Oxford Ancestors: Oxford University genetics professor Bryan Sykes started this DNA testing company after he discovered a powerful link between his own DNA and surname. In 2000, he traced his lineage back more than 600 years. Testing his Y chromosome and that of 250 other men with the surname Sykes, he discovered that almost all share one founding male — the original Mr. Sykes, who lived sometime in the 14th century, when surnames first came into use in England. Since then, Sykes has published a popular account of his genetic studies of maternal ancestry, The Seven Daughters of Eve: The Science That Reveals Our Genetic Ancestry (W.W. Norton, $15.95), and popularized the notion of learning more about our deeper ancestral roots and connections through DNA.

The Oxford lab will analyze your DNA for which “daughter of Eve” you come from, including where and when she lived ($220); the current geographic distribution of your surname (only in mainland Britain, $50); whether males with the same surname are related ($220); and whether you descend from Vikings ($235). These tests involve submitting a cheek swab sample and take two weeks upon receipt of your sample. For more information on these services, visit <>.

Family Tree DNA: Since 1999, Greenspan and his team of geneticists at the University of Arizona have been testing DNA for genealogists. The company offers a variety of tests, including paternal, maternal and Native American ancestry. Similar to the GenetiKit, you swab your inside cheek to collect a DNA sample (although Family Tree DNA includes two swabs — one as “backup”). Then you mail the samples back to the lab and wait several weeks to receive an e-mail with your user ID and password to access your results in the company’s online database.

Males who want to test their Y chromosomes have the following options: 12 Marker Match ($219), which tests 12 markers on your genetic sequence; 21 Marker Match ($279), which narrows down your matches to more recent common ancestors; Y-DNA Refine ($80), an “upgrade” test of 21 markers for those who have already had the 12-marker test; Native American Match ($319), which looks for genetic markers found in 70 percent of known Native American men; and Cohanim Match ($299), which finds genetic similarities to men who are Cohanim Jews. Family Tree DNA’s latest offerings are the Oxford Conversion Kit ($100) and Oxford Conversion Kit Plus ($180), which add the results of Oxford Ancestors customers to the Family Tree DNA database and allow you to search for matches.

Women and men can order Maternal Match ($219), which searches for matches with similar mitochondrial DNA; Native American Match ($319), which tells you which of the five major groups that settled in the Americas you are most likely to be descended from; mtDNA Refine ($95), which narrows Maternal Match results to more recent common ancestors; and mtDNAPlus ($299), a more specific test of maternal ancestry than Maternal Match. Men can save money on combination tests, which include Y-Chromosome and MtDNA Tests ($319), Y-DNAPlus and mtDNA ($379), and Y-DNAPlus and mtDNAPlus ($449).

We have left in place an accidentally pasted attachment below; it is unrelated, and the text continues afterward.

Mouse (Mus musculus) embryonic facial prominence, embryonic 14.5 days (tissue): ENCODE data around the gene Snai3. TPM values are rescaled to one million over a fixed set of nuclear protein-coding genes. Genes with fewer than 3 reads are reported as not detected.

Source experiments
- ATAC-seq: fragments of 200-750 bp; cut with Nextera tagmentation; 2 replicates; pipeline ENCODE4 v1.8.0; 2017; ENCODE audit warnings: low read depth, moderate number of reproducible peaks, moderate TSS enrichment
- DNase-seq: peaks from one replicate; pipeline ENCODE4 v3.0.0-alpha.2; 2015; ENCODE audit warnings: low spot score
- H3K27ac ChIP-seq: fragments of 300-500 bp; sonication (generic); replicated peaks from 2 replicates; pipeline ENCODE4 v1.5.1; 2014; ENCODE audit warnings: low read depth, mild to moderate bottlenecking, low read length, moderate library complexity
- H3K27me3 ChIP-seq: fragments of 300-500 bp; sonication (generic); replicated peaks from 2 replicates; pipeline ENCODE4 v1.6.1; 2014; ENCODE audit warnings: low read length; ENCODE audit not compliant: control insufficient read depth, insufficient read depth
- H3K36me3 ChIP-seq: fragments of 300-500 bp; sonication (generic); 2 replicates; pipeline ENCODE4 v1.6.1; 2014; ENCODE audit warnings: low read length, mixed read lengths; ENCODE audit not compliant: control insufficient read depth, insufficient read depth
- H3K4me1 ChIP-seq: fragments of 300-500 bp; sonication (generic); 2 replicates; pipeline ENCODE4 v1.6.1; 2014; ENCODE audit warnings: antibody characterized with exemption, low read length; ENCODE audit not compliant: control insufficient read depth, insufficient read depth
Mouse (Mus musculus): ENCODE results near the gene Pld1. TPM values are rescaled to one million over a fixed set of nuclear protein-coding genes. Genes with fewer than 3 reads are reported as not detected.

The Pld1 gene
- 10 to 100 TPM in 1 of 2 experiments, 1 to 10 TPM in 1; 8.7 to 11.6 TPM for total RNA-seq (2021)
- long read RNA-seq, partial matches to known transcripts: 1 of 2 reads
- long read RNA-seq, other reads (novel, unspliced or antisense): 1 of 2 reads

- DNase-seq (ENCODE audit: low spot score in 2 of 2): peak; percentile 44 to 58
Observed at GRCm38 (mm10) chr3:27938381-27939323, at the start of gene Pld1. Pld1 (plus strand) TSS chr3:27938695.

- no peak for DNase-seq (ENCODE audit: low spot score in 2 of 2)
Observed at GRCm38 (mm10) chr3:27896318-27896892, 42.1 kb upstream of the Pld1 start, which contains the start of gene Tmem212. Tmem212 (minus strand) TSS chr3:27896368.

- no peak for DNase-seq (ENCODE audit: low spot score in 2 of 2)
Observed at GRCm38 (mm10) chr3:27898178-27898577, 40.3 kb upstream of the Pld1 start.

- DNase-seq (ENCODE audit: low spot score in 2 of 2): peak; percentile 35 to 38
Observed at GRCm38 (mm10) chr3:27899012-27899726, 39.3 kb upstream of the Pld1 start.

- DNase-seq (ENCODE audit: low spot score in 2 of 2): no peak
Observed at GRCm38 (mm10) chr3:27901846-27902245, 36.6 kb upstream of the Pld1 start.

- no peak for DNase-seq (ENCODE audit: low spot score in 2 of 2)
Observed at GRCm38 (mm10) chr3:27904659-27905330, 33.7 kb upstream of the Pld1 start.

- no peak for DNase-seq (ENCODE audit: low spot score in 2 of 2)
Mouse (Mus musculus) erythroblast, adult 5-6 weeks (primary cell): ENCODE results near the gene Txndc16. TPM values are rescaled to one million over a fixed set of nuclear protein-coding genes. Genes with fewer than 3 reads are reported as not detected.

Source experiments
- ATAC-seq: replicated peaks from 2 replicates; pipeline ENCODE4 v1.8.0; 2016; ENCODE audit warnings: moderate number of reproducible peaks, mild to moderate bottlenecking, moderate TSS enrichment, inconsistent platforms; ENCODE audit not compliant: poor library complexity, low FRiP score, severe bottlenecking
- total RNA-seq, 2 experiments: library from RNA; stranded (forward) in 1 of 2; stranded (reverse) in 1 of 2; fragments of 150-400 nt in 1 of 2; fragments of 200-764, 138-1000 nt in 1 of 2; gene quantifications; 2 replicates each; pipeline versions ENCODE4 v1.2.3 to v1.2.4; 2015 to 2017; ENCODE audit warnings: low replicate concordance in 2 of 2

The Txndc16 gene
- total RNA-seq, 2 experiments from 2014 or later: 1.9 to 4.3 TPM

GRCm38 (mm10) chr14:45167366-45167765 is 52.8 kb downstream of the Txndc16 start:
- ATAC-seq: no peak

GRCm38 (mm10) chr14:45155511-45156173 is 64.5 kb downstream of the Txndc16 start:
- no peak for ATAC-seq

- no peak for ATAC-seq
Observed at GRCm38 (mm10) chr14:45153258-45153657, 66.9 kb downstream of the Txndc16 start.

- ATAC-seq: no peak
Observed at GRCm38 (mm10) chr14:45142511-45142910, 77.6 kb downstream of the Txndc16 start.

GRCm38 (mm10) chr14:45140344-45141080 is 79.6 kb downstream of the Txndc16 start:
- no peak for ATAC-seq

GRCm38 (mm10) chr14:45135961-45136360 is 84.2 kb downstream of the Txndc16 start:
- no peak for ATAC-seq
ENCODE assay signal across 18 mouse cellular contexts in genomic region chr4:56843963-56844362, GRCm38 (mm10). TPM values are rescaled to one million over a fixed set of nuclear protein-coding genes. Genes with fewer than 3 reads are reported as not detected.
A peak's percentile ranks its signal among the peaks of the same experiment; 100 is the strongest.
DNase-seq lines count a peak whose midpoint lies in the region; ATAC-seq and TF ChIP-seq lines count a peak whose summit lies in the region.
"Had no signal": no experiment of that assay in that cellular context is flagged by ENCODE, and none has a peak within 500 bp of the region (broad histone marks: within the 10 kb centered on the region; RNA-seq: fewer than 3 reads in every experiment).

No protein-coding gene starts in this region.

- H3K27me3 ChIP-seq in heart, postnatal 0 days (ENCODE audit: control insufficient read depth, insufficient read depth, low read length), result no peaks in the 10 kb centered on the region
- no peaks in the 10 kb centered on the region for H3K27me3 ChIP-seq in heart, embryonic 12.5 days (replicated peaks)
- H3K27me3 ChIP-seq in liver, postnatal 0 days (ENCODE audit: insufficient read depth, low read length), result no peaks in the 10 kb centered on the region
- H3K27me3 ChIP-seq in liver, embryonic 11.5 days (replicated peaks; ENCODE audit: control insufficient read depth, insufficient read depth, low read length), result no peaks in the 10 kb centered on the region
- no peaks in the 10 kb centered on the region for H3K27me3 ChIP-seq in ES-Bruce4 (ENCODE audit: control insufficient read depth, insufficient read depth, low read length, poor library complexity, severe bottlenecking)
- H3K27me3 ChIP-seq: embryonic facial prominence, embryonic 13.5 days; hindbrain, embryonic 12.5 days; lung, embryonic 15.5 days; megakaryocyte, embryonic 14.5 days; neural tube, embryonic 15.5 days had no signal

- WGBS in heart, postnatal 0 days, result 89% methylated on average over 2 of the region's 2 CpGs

A popular aspect of Family Tree DNA’s services is alerting customers to a “match” — another customer whose DNA is the same — and connecting them via e-mail. Family Tree DNA’s database currently contains DNA test results from 6,000 people in 80 countries. For more information and to order, visit <>.


Testing your DNA alone can be helpful and revealing, especially with the growing number of online databases that may connect you with a match, but there is strength in numbers. Many genealogists have initiated group projects to test their family history hypotheses using DNA, sometimes leading to amazing discoveries. Family Tree DNA has worked with 120 families who organized DNA/surname projects. Company president Greenspan says these projects can “reconnect branches of the family that have become lost over time.”

Chris Pomery first got the idea of doing a DNA study of “POMs” (Pomery’s abbreviation for spelling variants of his name) after reading a BBC story about Bryan Sykes’ surname study. He couldn’t believe 5,000 men could be linked to a single forebear, and wanted to test the possibility on his own surname. After rounding up DNA samples from 52 POM males, he discovered the following:

• Around the 13th century, there were several POMs in England with different DNA signatures, so there is no single, original POM from whom they are all descended.

• Perhaps six modern family groups may be linked to the aristocratic Pomeroy family (though they don’t have the paper records to prove it).

• Of those tested, 32 found one to seven other living POMs with the same DNA signature as their own. (Again, they haven’t found written documentation of these relationships; it’s all in their genes.) You can learn more about Pomery’s DNA study and results at <>. This site also links to more than 100 other DNA surname studies and can give you ideas on how to start your own.